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jet fighter pilots and supplements the wearer's view of the real world with a virtual data
The AR headset uses tiny displays embedded in its glass lenses. Images are sent from a
handheld computer, for example a PALM pilot, via a radio frequency or short-range
wireless networking devices such as Bluetooth.The AR system also includes a GPS chip so
that the headset knows where it is, and a gyroscope to identify the direction the wearer is
looking.The technology as developed originally that did not work very well in sunlight and
consumed a lot of power, but it has been further improved since than. Researchers at the
University of Washington developed a so-called retinal scanning display (RSD) that uses a
laser to write an image on the retina at the back of the eye.The image is sharp, shows up in
bright sunlight, and needs significantly less power than projecting text onto an external lens.
One potential application that is currently developed and also of interest to cultural
heritage institutions are so-called guidebook glasses.They allow the wearer to receive
localised information that is displayed as data overlay on the glasses and supplement his/
her view of visual field with a data layer.
In the future, this technology could replace current audio guides in museums, although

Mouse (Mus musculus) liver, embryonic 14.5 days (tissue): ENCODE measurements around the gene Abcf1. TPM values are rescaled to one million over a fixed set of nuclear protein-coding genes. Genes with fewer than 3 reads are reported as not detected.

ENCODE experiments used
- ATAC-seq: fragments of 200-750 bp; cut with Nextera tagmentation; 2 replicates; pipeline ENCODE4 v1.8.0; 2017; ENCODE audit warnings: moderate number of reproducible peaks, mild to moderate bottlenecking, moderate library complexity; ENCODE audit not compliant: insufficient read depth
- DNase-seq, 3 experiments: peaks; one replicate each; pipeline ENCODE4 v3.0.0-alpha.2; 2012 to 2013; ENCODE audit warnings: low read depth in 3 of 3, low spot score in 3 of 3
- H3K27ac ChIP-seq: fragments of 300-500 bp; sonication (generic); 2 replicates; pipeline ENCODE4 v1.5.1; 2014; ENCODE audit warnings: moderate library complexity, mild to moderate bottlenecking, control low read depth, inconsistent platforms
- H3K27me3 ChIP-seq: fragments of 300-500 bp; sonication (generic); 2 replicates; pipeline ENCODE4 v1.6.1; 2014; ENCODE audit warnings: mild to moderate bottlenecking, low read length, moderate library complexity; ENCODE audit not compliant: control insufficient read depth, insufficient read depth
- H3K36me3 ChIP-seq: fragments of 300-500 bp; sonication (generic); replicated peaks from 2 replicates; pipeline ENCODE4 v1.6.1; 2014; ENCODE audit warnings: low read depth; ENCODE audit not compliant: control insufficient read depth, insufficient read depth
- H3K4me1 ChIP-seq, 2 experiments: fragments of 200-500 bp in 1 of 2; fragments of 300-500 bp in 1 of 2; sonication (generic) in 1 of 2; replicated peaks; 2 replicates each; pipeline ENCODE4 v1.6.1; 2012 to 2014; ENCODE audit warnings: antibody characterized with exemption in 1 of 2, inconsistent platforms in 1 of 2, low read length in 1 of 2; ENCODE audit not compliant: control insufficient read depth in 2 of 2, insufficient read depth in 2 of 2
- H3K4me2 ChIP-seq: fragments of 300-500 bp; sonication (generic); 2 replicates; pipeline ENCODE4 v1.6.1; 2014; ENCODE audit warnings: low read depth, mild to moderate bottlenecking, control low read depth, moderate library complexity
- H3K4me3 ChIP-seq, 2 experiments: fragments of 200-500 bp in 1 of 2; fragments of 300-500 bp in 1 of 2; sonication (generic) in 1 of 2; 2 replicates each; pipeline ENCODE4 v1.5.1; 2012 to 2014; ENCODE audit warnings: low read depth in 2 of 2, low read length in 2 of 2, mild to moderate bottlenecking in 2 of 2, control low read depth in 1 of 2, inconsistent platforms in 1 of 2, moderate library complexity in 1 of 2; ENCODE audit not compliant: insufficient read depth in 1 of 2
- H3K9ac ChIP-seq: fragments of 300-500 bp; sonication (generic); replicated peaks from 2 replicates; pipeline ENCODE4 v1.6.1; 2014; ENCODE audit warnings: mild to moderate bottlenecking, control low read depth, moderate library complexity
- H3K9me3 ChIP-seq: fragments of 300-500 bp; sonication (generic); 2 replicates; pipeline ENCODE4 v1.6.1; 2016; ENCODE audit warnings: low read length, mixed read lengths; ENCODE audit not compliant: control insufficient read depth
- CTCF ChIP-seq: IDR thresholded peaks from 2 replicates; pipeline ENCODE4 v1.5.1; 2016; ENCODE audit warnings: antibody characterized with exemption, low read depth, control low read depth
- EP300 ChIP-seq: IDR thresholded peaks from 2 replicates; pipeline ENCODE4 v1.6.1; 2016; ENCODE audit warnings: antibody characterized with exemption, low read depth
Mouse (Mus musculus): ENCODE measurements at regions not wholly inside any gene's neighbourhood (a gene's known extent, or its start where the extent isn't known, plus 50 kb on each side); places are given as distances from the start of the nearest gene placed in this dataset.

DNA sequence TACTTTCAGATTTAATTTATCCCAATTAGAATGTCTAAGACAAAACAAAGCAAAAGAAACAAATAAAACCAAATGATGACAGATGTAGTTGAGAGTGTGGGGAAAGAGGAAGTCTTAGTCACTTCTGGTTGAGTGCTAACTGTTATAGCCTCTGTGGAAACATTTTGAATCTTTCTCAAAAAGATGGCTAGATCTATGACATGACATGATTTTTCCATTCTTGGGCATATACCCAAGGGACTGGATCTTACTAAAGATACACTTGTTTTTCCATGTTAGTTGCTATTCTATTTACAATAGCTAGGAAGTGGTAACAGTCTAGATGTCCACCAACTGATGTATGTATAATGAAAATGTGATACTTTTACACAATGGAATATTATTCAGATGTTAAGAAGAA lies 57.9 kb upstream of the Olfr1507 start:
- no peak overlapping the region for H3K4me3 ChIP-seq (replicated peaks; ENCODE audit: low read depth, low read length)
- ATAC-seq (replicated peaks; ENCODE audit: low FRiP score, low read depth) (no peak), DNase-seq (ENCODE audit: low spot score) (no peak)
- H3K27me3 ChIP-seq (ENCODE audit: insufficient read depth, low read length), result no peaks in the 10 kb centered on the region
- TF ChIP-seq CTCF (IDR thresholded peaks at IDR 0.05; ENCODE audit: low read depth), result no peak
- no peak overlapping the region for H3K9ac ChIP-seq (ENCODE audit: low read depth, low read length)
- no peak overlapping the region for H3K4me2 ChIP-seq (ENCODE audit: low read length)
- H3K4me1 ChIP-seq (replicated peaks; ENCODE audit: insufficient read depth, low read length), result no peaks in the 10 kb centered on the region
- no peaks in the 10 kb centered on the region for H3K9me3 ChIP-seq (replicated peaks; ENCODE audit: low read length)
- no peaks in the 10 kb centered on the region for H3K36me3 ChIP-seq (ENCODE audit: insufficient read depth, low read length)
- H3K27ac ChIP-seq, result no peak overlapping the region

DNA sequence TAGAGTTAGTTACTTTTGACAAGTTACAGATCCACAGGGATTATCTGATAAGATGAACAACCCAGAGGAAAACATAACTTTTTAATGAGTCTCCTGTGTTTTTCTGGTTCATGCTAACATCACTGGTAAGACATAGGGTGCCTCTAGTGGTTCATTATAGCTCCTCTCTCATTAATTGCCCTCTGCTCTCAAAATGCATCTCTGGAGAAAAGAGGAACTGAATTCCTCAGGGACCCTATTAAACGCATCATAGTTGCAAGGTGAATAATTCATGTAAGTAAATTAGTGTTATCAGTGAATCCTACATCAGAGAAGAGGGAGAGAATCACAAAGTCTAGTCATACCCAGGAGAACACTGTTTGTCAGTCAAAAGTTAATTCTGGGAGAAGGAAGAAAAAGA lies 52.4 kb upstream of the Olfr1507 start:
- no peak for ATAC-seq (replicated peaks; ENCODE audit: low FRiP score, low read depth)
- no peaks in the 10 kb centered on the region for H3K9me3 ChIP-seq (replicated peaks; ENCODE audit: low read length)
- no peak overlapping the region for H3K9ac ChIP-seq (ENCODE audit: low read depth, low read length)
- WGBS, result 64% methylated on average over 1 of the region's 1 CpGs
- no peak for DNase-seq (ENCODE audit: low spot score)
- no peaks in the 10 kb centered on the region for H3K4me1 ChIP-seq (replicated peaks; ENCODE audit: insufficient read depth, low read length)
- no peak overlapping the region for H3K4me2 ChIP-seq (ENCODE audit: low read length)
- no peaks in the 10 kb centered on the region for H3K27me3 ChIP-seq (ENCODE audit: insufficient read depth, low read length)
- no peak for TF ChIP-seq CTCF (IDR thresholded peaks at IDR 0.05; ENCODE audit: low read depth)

it will definitely need some acclimatising on the part of the visitor.
User-focused content management: new tools for personalisation and
Traditionally, acting as intermediaries and helping users to discover resources or make
recommendations has been a core task of librarians, archivists and to a lesser extent, to
museum curators. Now,"personalisation offers a technology that empowers users to become
more participative in this process; it can be employed by the intermediaries (i.e. librarians,
curators, archivists) as an assistive tool in the selection and filtering of information to
provide the user with what they need most." (Bonett, 2001)
Personalisation services can help users of cultural heritage resources to:
collect and group favourite or most used resources and store them for future use
("link baskets","my resources", etc.),
customise the content on the page, by selecting general preferences (particular
subjects, resource locations, etc.),
be informed about changes on the web site (news alerts),
customise the interface according to personal preferences,
have direct access to the intermediaries,
receive notifications on their favourite subjects and areas of interest from cultural
heritage institutions (i.e. list of recently acquired books, planned exhibitions or
lectures, etc.),
join mailing lists in one's areas of interest.
The idea behind personalisation and customisation systems is to employ technology to
get a more complete picture of the users preferences, desires and needs.This allows identi-
fying customer segments that can then be served with content that fits their particular
needs. Customisation usually means providing a finite set of choices that can be selected from
customisation templates.This requires active participation of the user. Here the user is
actively in control which kind of content will be presented. Personalisation, on the other
hand, is more technology and behaviour driven, and involves predicting the needs of a user
based on analysis of previous actions or by making recommendations based on what like-
minded people enjoyed.